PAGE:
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In February 2017, 19-year-old Margo Hayes fired La Rambla, the 45-meter benchmark 5.15a in Siurana, Spain. Like many of today’s top climbers, spanning from the current generation, like Hayes, back to former-kid-crushers-turned-adult-pros, like Emily Harrington, Katie Brown, and Chris Sharma, Hayes had been coached by Robyn Erbesfield-Raboutou. A Southern girl turned Coloradoan, Erbesfield-Raboutou, 54, is a climbing legend who, in 2012, opened the country’s first kids’ climbing gym, ABC Kids Climbing, in Boulder, Colorado. She is a woman of remarkable grit, energy, and determination who has not only been climbing the top grades for the past quarter century but also helping the next generation realize its potential.
Speaking of which, before she tried La Rambla, Hayes taped up her hands, raw with cuts and scrapes from the sharp limestone. Her plan was to climb to a kneebar rest at 45 feet where she’d remove the tape with her teeth before the crux. While Hayes wowed the world as the first woman to climb a consensus 5.15a (she followed up with a redpoint of the Céüse, France, 5.15a Realization on September 24), Erbesfield-Raboutou said she was “absolutely not surprised.” Standing 5’1” with long blonde hair, intense blue eyes, and lean, body-builder muscles, Erbesfield-Raboutou had taught Hayes well.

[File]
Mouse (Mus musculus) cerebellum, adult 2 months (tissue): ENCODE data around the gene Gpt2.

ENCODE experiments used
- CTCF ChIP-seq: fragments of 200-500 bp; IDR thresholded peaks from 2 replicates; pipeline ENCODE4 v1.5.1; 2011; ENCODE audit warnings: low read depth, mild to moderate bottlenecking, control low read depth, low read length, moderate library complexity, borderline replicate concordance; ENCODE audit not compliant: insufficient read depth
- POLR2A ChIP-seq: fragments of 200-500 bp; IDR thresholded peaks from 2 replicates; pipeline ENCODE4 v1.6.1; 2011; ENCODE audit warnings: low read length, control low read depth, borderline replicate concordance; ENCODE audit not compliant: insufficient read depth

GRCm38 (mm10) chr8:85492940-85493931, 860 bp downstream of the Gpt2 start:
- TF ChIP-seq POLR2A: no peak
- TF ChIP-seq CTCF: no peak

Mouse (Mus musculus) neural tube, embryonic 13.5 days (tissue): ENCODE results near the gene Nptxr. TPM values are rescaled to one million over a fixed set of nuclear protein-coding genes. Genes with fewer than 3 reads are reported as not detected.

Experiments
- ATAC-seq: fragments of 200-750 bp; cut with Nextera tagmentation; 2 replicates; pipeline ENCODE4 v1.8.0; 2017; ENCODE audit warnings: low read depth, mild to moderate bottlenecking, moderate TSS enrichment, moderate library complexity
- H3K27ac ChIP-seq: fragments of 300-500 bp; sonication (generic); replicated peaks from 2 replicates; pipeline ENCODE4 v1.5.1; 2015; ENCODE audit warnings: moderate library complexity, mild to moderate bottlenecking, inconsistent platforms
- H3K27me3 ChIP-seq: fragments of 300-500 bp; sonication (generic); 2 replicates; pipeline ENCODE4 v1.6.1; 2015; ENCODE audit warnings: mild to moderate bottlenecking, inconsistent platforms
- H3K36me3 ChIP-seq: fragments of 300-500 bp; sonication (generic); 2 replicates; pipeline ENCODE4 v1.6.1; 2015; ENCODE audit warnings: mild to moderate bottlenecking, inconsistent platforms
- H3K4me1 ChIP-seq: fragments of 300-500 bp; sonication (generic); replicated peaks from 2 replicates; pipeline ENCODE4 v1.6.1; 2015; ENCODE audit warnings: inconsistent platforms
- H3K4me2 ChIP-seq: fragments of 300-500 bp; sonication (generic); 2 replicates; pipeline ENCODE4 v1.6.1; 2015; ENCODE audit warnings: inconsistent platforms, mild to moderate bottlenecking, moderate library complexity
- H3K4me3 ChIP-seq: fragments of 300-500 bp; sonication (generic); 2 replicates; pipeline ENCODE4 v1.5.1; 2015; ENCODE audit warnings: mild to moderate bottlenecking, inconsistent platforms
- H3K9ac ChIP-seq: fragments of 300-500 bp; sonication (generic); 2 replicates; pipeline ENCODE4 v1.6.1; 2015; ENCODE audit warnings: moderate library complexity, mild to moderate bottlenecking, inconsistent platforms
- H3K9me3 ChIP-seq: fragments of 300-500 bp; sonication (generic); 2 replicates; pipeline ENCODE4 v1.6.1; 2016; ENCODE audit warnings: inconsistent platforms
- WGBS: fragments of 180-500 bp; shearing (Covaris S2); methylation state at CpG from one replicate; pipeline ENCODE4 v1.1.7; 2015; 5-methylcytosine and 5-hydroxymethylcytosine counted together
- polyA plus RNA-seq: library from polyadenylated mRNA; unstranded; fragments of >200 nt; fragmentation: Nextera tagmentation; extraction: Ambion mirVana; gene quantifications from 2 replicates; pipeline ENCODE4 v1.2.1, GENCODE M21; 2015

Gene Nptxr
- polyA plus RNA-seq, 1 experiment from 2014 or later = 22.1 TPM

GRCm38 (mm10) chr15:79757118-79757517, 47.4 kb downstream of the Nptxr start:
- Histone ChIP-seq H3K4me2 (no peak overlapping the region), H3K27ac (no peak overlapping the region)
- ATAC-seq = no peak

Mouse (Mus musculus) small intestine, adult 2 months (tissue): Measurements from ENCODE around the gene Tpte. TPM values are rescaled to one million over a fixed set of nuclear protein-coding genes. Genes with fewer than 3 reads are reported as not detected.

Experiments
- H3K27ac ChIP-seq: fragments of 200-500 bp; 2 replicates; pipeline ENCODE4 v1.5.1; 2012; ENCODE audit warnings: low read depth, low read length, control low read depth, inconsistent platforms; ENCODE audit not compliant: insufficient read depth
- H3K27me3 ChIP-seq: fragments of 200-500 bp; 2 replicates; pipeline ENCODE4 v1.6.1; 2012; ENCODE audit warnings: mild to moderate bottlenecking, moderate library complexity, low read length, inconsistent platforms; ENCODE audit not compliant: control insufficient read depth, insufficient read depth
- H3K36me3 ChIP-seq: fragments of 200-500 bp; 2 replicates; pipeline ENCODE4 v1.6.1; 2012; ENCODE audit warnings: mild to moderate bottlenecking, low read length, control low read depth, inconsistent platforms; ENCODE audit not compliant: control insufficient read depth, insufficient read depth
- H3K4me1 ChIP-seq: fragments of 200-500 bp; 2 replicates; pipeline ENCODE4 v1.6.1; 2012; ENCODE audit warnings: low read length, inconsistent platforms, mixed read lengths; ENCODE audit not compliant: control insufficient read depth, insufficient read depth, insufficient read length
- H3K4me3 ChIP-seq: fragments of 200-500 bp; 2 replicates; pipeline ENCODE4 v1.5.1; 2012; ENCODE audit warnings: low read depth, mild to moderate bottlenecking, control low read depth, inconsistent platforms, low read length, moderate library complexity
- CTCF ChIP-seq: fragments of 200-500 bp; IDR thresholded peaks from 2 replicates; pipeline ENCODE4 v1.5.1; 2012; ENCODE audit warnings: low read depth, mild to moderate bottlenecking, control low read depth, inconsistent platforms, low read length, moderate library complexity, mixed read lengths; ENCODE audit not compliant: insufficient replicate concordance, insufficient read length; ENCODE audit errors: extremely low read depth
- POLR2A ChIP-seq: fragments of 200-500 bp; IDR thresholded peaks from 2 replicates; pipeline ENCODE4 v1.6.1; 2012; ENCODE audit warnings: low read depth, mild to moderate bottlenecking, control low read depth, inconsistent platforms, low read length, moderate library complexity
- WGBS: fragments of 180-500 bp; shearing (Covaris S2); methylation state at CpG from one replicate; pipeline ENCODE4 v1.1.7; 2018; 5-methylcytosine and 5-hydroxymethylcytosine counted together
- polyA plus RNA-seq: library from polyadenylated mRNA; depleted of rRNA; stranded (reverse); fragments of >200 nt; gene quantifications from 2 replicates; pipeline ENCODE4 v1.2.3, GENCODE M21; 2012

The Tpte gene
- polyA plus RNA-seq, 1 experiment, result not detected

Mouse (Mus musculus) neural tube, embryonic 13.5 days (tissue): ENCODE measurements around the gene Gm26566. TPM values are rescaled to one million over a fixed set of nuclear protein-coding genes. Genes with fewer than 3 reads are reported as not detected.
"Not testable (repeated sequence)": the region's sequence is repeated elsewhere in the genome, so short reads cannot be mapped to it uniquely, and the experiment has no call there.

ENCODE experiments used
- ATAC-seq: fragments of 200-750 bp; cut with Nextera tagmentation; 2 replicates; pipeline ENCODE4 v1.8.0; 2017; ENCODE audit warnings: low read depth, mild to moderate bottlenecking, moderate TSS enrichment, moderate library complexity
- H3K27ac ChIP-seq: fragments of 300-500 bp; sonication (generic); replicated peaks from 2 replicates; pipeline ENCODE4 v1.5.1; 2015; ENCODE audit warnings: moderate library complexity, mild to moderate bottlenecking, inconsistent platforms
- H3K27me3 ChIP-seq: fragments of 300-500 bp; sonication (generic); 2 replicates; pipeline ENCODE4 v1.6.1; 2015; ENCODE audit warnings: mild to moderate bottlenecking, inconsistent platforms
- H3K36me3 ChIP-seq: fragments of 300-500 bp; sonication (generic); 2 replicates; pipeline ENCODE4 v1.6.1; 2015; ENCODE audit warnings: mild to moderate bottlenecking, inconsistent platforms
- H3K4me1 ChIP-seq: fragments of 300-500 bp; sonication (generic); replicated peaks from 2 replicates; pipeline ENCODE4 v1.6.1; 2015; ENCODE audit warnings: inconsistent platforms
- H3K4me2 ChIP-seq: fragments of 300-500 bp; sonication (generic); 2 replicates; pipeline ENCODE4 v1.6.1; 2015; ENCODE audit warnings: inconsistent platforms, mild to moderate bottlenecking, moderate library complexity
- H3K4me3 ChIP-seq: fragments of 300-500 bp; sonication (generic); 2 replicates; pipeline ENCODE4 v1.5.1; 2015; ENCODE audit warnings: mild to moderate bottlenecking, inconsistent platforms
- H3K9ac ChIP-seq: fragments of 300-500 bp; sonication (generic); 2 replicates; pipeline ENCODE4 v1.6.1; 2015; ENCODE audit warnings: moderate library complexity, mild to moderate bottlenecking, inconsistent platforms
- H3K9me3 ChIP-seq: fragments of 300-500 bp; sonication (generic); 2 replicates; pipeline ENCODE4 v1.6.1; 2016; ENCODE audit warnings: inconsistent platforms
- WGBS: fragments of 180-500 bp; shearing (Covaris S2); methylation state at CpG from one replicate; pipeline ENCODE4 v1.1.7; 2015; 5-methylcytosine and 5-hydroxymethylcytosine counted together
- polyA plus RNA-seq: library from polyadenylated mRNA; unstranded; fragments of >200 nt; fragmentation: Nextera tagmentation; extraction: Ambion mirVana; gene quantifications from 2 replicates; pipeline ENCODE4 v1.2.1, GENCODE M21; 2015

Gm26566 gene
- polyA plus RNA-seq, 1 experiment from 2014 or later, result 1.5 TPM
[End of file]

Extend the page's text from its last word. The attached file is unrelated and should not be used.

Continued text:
Hayes is just one member of Erbesfield-Raboutou’s team of world-class young climbers whom she coaches at ABC Kids Climbing. Others include her own children, Brooke Raboutou and Shawn Raboutou (see page 58), Megan Mascarenas, and Colin Duffy. After becoming a four-time World Cup climbing champion and five-time US champion, Erbesfield-Raboutou began her coaching career in 1993. From the start, she drew on her own experience, developing techniques and strategies by testing them on herself. For example, Erbesfield-Raboutou taught a young Harrington to “say yes” to herself while climbing to keep a positive mindset; 14 years later, Harrington still uses this strategy.
“I’m not really sure if there were other coaches around when I started … I’ve always developed my own coaching ideas so I really didn’t look for resources,” Erbesfield-Raboutou says. Harrington, a five-time sport-climbing US National Champion turned mountain adventurer, remembers Erbesfield-Raboutou setting up long bouldering traverses at CATS (Colorado Athletic Training School) in Boulder and leading her through the youth worlds in 2000 in Amsterdam. With the birth of her own children—Shawn in 1998, and Brooke in 2001—Erbesfield-Raboutou started having a more kid-centered mindset; in 2003, she stepped into her current role as a children’s climbing coach, launching the ABC brand in a small romper/climbing room upstairs at the Boulder Rock Club. “Most kids are very hungry for knowledge,” says Erbesfield-Raboutou. She has found it easier to build a foundation with kids rather than change old habits in adults.
Erbesfield-Raboutou has been based out of Boulder since 1997, but she grew up in a secular household in Atlanta, Georgia, with one older brother and two younger sisters. Her parents divorced when she was seven, so she alternated between her mom, and her dad and stepmom. Even with the two households, Erbesfield-Raboutou said her family life felt well-balanced. The four siblings were close, and would spend time swimming in the pool together at her dad’s house and at the neighborhood pool. Before climbing, Erbesfield-Raboutou also played basketball and soccer, two pursuits at which recalls being “a bit competitive.”